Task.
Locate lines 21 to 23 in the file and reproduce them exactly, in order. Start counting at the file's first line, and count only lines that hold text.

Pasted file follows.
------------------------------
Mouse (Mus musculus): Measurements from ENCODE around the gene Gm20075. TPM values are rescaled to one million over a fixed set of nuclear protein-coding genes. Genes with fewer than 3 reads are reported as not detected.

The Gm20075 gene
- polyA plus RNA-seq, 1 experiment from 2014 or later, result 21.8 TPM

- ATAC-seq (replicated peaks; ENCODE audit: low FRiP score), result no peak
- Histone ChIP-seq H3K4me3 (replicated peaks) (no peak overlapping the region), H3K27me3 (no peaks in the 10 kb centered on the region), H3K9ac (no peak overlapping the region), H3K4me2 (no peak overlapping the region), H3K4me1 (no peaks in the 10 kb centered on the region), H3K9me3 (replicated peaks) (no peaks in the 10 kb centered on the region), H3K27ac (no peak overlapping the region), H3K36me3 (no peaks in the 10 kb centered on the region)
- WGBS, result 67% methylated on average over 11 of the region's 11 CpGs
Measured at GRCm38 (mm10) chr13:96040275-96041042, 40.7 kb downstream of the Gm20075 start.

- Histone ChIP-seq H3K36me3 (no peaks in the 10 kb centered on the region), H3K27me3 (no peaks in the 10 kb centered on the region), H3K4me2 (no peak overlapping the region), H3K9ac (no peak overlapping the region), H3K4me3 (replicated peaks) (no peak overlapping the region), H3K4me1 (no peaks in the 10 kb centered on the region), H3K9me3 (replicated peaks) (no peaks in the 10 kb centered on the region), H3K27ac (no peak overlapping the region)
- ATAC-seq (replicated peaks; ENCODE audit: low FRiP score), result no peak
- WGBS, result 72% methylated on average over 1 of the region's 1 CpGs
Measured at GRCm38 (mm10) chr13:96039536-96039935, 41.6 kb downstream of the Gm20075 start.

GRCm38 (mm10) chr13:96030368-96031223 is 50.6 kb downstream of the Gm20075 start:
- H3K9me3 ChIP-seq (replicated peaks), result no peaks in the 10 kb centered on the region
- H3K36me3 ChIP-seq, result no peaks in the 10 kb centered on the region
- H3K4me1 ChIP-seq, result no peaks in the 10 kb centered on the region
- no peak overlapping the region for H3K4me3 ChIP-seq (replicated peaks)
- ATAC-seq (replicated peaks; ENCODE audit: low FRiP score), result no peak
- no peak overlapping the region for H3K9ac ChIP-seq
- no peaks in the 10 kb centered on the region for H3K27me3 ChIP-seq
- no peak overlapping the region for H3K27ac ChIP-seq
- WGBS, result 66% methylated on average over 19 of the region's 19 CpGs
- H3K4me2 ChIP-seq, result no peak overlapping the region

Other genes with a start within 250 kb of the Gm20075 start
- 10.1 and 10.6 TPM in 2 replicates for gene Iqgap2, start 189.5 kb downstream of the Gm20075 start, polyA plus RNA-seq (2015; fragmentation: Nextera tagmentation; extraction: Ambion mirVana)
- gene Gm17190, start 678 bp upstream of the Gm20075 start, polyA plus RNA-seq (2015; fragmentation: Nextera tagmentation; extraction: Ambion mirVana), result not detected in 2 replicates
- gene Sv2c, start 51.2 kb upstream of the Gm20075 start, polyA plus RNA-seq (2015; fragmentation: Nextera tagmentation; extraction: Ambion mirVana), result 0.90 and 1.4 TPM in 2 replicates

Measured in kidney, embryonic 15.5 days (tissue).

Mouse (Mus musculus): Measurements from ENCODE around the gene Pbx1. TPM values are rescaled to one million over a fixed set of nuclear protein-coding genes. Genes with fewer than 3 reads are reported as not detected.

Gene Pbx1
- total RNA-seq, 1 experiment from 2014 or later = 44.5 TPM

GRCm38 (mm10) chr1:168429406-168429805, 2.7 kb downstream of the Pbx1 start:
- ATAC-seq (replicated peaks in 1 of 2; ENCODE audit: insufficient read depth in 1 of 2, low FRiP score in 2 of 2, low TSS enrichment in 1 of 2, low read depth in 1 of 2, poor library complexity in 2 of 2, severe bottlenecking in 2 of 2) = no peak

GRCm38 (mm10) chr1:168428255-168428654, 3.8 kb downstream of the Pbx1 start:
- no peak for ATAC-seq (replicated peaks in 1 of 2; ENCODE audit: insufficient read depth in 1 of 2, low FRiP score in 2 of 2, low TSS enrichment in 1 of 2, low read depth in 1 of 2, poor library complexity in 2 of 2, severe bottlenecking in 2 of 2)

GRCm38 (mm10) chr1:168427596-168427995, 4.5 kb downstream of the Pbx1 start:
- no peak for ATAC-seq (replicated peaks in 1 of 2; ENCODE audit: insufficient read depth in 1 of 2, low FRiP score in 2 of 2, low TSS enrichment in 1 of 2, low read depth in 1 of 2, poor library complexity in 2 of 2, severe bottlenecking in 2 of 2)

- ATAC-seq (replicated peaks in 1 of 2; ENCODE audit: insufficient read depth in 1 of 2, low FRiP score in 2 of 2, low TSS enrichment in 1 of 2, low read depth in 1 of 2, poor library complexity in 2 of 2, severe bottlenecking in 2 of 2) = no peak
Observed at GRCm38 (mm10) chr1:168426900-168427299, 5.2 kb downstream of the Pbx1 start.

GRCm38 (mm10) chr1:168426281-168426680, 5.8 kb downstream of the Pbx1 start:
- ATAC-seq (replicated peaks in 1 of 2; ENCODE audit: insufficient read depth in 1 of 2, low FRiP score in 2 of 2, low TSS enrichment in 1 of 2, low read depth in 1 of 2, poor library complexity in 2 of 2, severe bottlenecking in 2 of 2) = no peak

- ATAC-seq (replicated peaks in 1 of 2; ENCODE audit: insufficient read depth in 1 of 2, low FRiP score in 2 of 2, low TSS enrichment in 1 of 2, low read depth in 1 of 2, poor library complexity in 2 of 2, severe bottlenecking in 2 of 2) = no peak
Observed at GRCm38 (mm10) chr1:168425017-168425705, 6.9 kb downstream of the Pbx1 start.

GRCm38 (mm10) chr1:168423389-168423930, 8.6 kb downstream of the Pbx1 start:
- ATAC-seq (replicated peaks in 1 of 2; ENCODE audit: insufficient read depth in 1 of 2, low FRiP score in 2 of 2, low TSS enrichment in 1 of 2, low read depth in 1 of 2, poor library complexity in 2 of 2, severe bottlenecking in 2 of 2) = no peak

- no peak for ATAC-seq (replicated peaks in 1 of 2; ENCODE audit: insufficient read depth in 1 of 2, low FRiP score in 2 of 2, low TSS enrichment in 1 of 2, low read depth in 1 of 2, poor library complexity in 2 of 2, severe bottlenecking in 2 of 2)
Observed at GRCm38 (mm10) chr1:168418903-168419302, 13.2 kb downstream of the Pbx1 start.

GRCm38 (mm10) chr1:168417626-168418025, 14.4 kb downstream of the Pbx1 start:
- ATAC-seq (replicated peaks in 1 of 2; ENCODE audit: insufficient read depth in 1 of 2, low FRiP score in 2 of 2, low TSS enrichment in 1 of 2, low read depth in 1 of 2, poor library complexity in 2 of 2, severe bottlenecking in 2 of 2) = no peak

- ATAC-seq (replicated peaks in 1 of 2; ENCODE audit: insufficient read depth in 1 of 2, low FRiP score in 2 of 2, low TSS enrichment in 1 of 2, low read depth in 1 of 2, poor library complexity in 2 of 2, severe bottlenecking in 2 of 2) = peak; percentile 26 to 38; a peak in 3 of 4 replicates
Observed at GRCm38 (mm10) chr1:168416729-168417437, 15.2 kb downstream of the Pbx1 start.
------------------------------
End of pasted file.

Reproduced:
- WGBS, result 66% methylated on average over 19 of the region's 19 CpGs
- H3K4me2 ChIP-seq, result no peak overlapping the region

Other genes with a start within 250 kb of the Gm20075 start